DS started with Starter creating a huge log file

However, my concern is, even if there is a try-catch block for "line 1", the log file created on "/var/tmp/ds.log" logs this exception 10 times ( (30-10) seconds/ 2 seconds). I think it should not be logging as there is a catch block. Am I missing something here?
Actually, the point that I am trying to make is if the developer has caught the exception (line 2 in the above code snippet), then TANGO should not log this error message, as the developer has already logged in, is what I feel.
What is the LOG.error() function method doing? Remember that stderr gets copied to the parent process stream.

If, as you wrote, the other device takes some time to startup/init, I'm not surprised you get some 10-15 entries in the log.
Agree, no problem with 10-15 entries, but what if the DS will not be alive for another couple of hours because of maintenance or something like that. How do we tackle this scenario because this is the actual scenario at our site.
Can the a/b/x device being stopped as well? If yes, that's a clean and straightforward solution. If not, you design is tight coupling two services that should be loosley coupled. You may want to add a couple of methods to the a/b/x device in order to create/destroy required device proxies as needed, e.g. at any time at runtime instead just during init(). Then, the list of device proxies to be created at startup can be stored as a a/b/x device property; if device a/b/y is supposed to be offline for long time (e.g. several hours? dsya? You have to decide what long time means in your case) just remove it from the property, in order for a/b/x to startup cleanly when restarted.

I have several comments on the code sample you provided:
try {
	AttributeProxy attrProxy = new AttributeProxy("tango://<TANGO_HOST>:10000/a/b/y/attr");  —-> line 1
} catch (DevFailed e) {
	// TODO Auto-generated catch block
	LOG.error(e);    —> line 2
} ….

The AttributeProxy creation will fail if <TANGO_HOST>:10000 database server is not reachable or tango://<TANGO_HOST>:10000/a/b/y device is not defined in <TANGO_HOST>:10000 Tango Database or if there is a syntax error in the provided attribute name, or …?
If the Tango Database server is reachable and the device is defined in this database, the AttributeProxy creation will not fail, even if the device is not running, this should be the most common case. So I would be interested in knowing the exact error you get when the AttributeProxy creation is failing.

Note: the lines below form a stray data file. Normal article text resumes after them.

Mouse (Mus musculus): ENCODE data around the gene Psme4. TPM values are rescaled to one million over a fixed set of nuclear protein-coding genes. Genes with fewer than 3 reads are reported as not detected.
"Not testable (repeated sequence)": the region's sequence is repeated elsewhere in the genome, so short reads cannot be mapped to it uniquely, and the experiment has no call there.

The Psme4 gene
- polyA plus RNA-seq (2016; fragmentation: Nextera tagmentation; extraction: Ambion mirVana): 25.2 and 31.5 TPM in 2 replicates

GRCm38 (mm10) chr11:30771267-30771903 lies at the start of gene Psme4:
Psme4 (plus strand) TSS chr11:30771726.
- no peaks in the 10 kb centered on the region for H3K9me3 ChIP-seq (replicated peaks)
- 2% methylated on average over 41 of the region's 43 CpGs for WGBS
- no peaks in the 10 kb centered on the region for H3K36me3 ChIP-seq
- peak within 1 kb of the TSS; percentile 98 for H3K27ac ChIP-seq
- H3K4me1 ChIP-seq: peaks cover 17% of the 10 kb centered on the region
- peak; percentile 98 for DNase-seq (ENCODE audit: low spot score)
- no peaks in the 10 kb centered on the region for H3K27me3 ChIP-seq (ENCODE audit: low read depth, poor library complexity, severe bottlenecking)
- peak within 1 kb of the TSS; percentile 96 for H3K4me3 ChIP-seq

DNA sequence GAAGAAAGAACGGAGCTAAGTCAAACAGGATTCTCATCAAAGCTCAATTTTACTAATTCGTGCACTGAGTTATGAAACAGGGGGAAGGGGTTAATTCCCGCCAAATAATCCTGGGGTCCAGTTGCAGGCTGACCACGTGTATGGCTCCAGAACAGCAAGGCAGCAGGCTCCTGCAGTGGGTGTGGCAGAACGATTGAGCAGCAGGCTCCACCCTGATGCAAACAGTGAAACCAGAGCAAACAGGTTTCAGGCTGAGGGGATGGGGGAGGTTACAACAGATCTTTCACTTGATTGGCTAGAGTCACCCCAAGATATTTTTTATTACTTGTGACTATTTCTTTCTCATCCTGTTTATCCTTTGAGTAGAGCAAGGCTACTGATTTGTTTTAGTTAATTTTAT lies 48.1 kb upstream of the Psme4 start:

Are you trying to get an AttributeProxy on a dynamic attribute?

Your code sample seems too small to really understand what you are trying to achieve.
It does not make sense to just try an AttributeProxy creation in a try/catch block and then not using the newly created AttributeProxy in this try/catch block… It would be good to delete the pointer at some point too (unless you are not using pointers, your provided code is kind of in the middle, using new but affecting this to a non-pointer variable)… But these are details and it is not the most important.

Please provide the error message you get.

About the problem with the log file which is getting too big, if it is a concern to you, you should really try to avoid these cases where there are errors going to the standard error too often. In our institute, we are using cerr only for critical/fatal errors. In the other cases we are using TANGO ERROR_STREAM.
I think these errors you see should not go to the standard error but should rather go to the Tango ERROR_STREAM which is not redirected to the standard error.
This LOG.error method seems to be specific to your institute or your device server and is sending the error message to the standard error.
If I were you, I would use the ERROR_STREAM instead. And when you are debugging your device server and starting it at the command line in a terminal, simply use -v2 option when starting your device server to see the error stream messages.
Another advice: in my institute, we setup our Linux computers to have a dedicated disk partition for /var/log in order to avoid any big trouble in case a log file is getting too big.

I hope this helps a bit.
Kind regards,
Rosenberg's Law: Software is easy to make, except when you want it to do something new.
Corollary: The only software that's worth making is software that does something new.
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